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Comment: Further along (Score 1) 125

Cool. Image recognition is far further along than I thought. It makes the same type of mistakes as humans although in a different way.
We humans see faces in everything. Smoke, clouds and static for example. This just means that this is inherent in the attempt of recognition.

Comment: Re:Automatic cars are just around the corner... (Score 1) 125

That is because computer vision is not yet good enough.
However, Google's rotating laser costs $70,000. Just the laser, you still have to pay for the car under it.

While large scale production would be able to lower that significantly it might be better to start with a $100 camera and a $1000 neural net computer.

Comment: Re:Misleading title (Score 1) 186

by Neil Boekend (#48607381) Attached to: Graphene: Fast, Strong, Cheap, and Impossible To Use

In strength it is both.
Graphene is incredibly strong for a one atom thick material. All other materials need far more layers of atoms to achieve the same strength.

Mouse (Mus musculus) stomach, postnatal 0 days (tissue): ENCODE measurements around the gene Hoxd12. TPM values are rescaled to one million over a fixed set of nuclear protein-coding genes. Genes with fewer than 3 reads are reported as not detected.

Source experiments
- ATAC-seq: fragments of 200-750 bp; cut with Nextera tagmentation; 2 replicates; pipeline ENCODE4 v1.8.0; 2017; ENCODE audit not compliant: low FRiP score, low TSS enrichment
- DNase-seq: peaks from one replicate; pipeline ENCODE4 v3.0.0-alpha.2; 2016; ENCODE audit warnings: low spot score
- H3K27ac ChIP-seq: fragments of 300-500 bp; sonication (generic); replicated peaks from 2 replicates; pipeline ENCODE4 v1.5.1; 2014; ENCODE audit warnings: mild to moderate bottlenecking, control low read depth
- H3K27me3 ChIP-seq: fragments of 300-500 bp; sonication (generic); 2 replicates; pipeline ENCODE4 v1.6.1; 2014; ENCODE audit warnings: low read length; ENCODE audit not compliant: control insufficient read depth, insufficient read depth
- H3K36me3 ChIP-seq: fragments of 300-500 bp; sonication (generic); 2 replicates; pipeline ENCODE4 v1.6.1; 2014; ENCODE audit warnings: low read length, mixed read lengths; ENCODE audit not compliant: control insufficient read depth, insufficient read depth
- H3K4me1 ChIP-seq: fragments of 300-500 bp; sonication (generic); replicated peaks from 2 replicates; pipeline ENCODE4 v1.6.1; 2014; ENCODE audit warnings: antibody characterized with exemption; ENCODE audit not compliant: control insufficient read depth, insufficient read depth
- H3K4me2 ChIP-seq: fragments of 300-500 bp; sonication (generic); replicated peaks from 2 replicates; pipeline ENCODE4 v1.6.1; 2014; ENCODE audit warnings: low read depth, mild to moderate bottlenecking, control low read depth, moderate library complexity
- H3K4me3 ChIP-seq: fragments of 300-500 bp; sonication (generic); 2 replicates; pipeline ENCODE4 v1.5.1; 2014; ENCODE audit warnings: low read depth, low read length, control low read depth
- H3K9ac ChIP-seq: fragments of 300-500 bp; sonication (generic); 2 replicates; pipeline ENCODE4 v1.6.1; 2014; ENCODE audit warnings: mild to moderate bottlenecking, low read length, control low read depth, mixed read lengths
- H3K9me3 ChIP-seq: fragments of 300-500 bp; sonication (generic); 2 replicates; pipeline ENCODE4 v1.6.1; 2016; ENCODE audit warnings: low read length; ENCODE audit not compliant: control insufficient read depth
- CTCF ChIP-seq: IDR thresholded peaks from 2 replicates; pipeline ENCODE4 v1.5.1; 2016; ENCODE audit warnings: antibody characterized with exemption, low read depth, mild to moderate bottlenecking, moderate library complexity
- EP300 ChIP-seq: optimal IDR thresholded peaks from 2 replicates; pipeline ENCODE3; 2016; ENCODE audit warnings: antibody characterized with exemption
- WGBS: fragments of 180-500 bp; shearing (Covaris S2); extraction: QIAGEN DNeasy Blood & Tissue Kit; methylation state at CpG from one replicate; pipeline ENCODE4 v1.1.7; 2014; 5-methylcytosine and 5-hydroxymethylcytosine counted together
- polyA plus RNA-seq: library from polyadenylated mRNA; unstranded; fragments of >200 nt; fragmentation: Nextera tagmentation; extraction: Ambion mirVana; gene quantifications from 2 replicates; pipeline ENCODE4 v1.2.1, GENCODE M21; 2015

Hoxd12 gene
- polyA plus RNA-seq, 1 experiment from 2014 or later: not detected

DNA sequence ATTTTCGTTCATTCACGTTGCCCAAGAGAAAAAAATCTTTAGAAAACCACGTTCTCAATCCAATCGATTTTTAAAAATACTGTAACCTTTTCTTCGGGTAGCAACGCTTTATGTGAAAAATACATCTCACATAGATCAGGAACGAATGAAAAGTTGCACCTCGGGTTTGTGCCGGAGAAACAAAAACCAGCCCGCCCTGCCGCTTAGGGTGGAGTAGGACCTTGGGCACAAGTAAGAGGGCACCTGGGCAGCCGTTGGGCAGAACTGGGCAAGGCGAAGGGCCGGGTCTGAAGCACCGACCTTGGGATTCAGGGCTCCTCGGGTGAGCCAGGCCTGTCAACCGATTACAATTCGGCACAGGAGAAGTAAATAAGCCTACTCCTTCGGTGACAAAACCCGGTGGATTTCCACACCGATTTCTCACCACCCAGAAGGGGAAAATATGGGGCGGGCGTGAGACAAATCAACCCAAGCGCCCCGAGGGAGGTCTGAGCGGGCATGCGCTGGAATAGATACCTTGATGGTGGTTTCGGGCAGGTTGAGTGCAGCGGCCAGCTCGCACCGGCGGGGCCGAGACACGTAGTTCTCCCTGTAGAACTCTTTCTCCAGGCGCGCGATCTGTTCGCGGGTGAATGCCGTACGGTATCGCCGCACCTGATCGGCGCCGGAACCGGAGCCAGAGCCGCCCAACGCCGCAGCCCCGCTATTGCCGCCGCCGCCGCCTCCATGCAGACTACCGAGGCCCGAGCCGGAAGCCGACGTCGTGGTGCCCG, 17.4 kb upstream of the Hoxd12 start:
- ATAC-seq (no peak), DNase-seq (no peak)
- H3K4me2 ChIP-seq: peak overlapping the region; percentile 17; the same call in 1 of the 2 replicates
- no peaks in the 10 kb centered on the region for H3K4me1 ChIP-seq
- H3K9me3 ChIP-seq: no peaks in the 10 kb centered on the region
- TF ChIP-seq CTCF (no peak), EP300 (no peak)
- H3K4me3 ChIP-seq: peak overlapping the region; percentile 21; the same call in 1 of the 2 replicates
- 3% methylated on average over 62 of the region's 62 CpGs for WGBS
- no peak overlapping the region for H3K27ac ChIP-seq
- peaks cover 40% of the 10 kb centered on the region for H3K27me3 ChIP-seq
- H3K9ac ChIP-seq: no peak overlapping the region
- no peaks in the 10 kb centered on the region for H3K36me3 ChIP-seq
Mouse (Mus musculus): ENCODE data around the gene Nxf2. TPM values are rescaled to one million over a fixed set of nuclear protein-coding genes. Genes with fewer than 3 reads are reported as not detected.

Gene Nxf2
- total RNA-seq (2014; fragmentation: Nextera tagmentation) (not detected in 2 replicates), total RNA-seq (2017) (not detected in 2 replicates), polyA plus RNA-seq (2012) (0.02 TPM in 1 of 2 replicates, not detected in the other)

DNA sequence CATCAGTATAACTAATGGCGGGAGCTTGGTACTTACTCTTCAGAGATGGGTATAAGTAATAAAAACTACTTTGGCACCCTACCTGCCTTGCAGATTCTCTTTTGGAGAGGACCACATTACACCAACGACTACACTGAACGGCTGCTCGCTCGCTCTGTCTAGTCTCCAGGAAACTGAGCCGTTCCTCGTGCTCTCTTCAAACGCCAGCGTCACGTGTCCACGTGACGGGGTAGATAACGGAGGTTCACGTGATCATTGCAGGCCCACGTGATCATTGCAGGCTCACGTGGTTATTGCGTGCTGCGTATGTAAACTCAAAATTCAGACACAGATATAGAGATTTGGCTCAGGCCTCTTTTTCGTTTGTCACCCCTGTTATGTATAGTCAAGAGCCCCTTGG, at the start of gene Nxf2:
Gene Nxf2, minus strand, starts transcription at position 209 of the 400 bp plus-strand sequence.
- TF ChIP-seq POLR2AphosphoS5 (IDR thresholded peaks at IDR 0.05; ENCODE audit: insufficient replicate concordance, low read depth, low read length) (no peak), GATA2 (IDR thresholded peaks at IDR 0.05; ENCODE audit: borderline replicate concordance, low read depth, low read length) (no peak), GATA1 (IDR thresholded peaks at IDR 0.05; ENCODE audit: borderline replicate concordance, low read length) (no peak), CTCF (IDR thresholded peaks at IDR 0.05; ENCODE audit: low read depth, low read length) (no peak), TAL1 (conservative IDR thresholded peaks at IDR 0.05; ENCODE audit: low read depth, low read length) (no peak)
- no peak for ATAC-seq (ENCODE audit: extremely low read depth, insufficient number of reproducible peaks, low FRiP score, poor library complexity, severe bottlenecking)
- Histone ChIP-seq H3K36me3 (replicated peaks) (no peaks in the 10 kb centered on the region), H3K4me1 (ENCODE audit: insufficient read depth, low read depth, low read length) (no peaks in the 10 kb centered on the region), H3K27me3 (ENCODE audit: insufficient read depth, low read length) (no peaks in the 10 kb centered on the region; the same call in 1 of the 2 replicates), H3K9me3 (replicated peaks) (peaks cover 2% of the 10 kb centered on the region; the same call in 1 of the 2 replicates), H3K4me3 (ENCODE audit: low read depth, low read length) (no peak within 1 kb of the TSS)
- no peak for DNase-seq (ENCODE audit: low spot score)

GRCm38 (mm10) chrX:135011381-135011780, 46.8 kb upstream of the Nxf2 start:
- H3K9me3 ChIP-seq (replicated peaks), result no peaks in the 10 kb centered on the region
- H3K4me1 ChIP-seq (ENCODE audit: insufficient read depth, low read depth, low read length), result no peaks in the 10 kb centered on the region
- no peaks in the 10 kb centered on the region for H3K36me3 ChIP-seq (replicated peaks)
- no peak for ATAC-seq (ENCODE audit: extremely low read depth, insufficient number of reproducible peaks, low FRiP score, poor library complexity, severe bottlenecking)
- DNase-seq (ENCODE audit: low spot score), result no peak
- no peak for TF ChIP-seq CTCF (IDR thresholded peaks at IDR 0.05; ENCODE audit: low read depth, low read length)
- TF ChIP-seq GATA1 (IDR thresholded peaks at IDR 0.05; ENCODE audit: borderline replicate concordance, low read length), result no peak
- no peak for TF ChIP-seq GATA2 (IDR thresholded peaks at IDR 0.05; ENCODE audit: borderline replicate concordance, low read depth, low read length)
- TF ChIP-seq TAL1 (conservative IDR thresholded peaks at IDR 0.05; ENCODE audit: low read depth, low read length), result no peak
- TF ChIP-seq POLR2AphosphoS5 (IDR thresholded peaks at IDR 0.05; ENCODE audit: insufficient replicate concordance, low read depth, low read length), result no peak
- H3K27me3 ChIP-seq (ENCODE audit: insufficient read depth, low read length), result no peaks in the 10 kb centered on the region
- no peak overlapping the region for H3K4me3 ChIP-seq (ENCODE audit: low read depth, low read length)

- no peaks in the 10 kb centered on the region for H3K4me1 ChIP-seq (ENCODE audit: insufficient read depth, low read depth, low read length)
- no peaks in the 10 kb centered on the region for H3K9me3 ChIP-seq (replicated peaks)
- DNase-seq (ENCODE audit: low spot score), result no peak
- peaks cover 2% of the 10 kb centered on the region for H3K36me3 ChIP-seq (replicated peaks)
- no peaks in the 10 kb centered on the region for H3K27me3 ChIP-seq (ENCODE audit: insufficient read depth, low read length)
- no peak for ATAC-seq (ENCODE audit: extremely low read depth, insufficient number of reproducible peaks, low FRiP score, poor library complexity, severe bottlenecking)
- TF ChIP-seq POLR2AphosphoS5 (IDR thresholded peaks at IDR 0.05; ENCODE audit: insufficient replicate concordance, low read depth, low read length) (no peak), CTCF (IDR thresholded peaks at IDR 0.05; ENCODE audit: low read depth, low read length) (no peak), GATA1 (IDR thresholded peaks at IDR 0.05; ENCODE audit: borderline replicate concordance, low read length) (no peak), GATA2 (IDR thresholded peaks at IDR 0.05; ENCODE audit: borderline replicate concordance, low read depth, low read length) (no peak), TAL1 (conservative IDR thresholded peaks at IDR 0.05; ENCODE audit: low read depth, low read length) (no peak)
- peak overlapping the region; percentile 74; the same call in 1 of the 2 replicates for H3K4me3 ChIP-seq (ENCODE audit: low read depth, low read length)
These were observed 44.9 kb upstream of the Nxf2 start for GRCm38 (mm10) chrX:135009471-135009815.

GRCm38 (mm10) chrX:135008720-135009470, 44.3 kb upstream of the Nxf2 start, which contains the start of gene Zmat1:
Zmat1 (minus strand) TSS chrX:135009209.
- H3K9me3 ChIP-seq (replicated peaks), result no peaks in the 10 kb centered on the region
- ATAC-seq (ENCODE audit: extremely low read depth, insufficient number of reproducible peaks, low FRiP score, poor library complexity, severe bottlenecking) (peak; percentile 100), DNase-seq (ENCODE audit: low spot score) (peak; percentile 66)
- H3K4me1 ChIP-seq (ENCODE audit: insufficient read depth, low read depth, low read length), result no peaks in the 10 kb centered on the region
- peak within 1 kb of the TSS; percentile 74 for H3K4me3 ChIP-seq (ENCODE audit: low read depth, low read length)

However: it is a one atom thick material. That means it doesn't have much absolute strength.
And the strength of graphene is non-uniform. It is far stronger in 2 directions than in the 3rd one

Comment: Re:I'm Working on Software To Do Just That (Score 1) 258

by Neil Boekend (#48599911) Attached to: Ask Slashdot: Best Software For Image Organization?

Why not both? Make a game that allows you to use cattle prods to prod files in the right folders and shoot them with a railgun to either add tags at or delete the file unrecoverable (difference based on the hash of the milisecond time. If the binary printout of that ends with a 1 it adds a tag. If it ends with a 0 it deletes)

Comment: Re:DMLS (Score 1) 55


For other reasons, none of the metals with a halflife of below a second would be advisable. Especially not for objects as large as this.

If you want to get technical both mercury and bromine would work fine, assuming your 3d printer is in a freezer.

Not that I would want an implant made of any of those metals.

Economists state their GNP growth projections to the nearest tenth of a percentage point to prove they have a sense of humor. -- Edgar R. Fiedler